Frames - Page 2 - Fiberglass RV


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Old 03-16-2013, 08:32 AM   #15
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Of course, in the auto business the whole car is modeled using finite element analysis, so it can be crash tested, durability tested and even tuned for noise, vibration and handling before a single physical prototype is created.

Getting back to the frame, the displacements that we are talking about are indeed small and the mode shape is dependent on the frequency of the excitation. The excitation can come from road irregularities or tire unbalance, for instance. Road impacts tend to contain a wide spectrum of frequencies and the primary mode shape will just be the structure's first natural frequency. In the bad old days before CAD, we put accelerometers on the structure and whacked it with a big hammer.

Never the less, the laws of physics that finite analysis uses on a micro level are the same ones that we are familiar with on a macro level. Tubes are good in torsion, I beams are good in bending, etc.
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Old 03-16-2013, 09:28 AM   #16
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. . . and channel iron is just an I-beam with the web offset to the extreme case and angle iron is sort of spaghetti every way unless the legs are restrained. The evidence is less accessible to the layman at scales much taller than your head and much shorter than there it is again.

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Old 03-16-2013, 02:50 PM   #17
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I know that Tom and Jack are talking because I can see their lips moving but ................
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Old 03-16-2013, 03:33 PM   #18
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I know that Tom and Jack are talking because I can see their lips moving but ................
And I've got no idea what this means:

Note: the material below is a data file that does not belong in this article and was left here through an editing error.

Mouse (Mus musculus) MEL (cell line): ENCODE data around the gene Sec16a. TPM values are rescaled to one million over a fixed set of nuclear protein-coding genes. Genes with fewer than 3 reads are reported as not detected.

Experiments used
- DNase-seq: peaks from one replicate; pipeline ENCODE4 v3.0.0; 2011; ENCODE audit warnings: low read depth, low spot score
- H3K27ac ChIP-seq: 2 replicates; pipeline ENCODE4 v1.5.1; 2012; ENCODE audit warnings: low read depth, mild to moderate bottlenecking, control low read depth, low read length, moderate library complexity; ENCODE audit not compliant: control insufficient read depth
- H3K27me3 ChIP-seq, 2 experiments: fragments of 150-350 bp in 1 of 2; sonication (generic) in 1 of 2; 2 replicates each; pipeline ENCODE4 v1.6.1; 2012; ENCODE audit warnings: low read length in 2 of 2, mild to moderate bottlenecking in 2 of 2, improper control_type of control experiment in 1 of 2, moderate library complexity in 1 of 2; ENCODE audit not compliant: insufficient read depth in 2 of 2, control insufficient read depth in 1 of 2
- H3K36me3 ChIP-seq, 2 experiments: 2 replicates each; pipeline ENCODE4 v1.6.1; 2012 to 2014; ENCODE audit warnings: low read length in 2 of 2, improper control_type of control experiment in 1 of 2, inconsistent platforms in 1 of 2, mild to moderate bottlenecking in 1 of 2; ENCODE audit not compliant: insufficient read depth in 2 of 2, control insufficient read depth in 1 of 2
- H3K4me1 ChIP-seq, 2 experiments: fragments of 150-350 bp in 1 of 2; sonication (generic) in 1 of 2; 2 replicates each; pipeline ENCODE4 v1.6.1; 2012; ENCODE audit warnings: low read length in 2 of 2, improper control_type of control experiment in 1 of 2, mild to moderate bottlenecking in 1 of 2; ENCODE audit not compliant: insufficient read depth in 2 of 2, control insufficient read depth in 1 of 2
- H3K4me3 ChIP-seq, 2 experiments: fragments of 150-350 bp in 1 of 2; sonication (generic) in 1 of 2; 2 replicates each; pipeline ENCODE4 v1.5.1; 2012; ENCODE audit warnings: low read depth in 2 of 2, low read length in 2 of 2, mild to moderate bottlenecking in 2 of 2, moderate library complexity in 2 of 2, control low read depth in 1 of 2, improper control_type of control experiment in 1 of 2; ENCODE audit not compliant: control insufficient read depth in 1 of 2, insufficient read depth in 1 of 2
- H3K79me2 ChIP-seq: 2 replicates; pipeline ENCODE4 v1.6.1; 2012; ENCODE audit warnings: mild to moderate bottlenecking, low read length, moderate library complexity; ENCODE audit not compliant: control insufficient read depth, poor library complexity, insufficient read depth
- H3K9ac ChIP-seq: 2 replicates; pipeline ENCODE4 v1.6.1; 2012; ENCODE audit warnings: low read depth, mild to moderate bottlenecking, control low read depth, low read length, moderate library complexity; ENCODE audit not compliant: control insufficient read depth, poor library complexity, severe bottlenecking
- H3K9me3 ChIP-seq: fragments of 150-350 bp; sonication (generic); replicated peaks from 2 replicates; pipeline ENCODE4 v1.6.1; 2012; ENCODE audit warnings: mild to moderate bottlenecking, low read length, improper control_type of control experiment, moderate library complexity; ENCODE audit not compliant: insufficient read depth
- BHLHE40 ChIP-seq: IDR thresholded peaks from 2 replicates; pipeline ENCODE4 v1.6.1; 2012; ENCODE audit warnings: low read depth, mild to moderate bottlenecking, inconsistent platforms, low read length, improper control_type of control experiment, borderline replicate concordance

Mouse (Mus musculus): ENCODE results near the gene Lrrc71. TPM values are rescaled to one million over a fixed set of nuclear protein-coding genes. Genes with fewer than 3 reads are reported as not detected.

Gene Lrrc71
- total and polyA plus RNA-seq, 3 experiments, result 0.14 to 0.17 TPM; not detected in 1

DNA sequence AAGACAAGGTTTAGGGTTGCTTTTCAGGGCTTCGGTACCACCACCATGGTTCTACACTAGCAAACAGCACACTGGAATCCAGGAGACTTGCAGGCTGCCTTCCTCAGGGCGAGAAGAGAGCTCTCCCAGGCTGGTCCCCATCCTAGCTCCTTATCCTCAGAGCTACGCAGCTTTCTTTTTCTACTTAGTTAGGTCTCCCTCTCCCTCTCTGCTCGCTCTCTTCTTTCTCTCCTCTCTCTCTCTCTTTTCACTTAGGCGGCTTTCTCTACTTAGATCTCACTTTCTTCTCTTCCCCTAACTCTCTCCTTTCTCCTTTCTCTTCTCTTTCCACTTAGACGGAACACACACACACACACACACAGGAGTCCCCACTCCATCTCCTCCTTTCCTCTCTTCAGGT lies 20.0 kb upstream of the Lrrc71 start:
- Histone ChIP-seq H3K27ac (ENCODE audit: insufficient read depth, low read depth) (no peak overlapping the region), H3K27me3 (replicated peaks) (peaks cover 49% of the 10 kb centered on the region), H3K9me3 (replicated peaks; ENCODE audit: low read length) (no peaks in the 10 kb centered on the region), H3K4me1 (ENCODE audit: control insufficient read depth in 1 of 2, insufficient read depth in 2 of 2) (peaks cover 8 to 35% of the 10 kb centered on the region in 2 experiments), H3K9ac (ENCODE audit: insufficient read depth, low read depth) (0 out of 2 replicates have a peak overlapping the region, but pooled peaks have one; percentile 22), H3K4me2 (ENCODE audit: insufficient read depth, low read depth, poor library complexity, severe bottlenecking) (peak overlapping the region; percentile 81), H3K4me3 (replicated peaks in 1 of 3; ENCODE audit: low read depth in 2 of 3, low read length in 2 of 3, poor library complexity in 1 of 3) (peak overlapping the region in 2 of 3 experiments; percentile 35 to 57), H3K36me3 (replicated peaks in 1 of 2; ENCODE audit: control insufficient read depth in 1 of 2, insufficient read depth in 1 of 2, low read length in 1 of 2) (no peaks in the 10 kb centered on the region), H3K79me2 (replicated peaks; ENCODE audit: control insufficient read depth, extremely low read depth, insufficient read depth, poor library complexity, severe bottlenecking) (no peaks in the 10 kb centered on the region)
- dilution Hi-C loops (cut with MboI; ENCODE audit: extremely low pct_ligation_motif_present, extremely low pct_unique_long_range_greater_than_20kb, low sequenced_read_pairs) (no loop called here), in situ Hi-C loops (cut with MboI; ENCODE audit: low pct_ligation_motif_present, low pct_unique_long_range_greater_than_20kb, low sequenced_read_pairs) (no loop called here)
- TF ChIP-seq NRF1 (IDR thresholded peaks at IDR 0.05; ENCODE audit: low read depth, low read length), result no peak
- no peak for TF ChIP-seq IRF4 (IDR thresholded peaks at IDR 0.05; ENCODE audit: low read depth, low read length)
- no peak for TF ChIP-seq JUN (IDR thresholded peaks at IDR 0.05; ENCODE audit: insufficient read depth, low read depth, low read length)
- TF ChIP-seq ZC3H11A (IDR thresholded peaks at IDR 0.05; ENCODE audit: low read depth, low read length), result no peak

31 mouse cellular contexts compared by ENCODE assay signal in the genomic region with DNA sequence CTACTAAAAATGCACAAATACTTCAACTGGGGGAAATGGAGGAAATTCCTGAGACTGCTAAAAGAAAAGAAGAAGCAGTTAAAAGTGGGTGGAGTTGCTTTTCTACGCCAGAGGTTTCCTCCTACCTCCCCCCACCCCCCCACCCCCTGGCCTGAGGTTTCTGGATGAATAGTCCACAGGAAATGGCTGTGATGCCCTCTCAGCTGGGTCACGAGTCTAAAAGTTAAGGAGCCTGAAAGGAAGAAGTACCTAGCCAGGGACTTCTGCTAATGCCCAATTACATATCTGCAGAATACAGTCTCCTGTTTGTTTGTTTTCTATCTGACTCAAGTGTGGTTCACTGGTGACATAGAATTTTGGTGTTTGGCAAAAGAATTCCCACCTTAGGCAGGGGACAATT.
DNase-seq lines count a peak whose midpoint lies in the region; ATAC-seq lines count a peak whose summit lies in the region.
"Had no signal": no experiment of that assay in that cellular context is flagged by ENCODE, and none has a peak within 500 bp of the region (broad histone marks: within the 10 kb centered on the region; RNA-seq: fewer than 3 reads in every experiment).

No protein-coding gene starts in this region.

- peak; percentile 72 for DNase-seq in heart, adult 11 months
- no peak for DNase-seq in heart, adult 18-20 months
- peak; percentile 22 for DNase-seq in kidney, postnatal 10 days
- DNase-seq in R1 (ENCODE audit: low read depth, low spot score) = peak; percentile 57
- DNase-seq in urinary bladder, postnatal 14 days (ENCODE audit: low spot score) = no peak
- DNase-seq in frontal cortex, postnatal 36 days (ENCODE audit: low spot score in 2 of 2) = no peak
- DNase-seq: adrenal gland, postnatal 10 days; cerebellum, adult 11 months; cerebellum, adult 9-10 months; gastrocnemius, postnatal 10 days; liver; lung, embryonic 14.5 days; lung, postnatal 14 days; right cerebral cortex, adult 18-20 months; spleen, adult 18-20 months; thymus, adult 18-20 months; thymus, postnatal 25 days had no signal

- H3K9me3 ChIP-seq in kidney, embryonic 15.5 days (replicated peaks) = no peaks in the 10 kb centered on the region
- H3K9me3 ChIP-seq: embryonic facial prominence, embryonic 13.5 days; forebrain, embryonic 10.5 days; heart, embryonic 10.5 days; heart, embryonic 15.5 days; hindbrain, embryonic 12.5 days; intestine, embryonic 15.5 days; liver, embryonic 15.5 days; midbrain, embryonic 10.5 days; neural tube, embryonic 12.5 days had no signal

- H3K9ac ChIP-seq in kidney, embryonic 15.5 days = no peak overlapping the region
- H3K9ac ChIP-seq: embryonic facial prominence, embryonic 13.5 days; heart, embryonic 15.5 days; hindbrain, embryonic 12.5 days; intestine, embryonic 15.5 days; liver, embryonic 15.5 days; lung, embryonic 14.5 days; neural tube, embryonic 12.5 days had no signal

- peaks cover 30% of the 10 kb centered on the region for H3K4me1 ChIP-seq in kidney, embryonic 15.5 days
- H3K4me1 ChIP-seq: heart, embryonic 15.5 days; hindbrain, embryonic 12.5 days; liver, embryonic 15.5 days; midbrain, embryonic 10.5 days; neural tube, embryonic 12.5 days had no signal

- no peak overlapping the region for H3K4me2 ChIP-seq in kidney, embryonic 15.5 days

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. . . .......... The evidence is less accessible to the layman at scales much taller than your head and much shorter than there it is again.

jack
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Old 03-16-2013, 03:36 PM   #19
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My practical experience with FEA is about zero. AutoCAD is an industry standard, but it sucks for most things 3D. Solidworks, a rising standard, has several FEA plug in's, in fact, there are so many extra cost, third party add on modules, that you can spend loads more on the extra's then the Solidworks software.

3D CAD Design Software SolidWorks
FEA software (finite element analysis) - Simulation Premium - SOLIDWORKS - Videos

Jack, the stuff is way easier to use then reading that link, sorry. My understanding is that using FEA is kinda a fusion of art and science. Getting the most out of the mesh kinda requires quite a bit of intuition.
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Old 03-16-2013, 03:37 PM   #20
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I get some of it, but this is WAY overboard for a little trailer frame. Backwoods farmer engineering will get you there easily enough.
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Old 03-16-2013, 04:04 PM   #21
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And I've got no idea what this means:
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. . . .......... The evidence is less accessible to the layman at scales much taller than your head and much shorter than there it is again.

jack
And I do?

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Old 03-16-2013, 04:53 PM   #22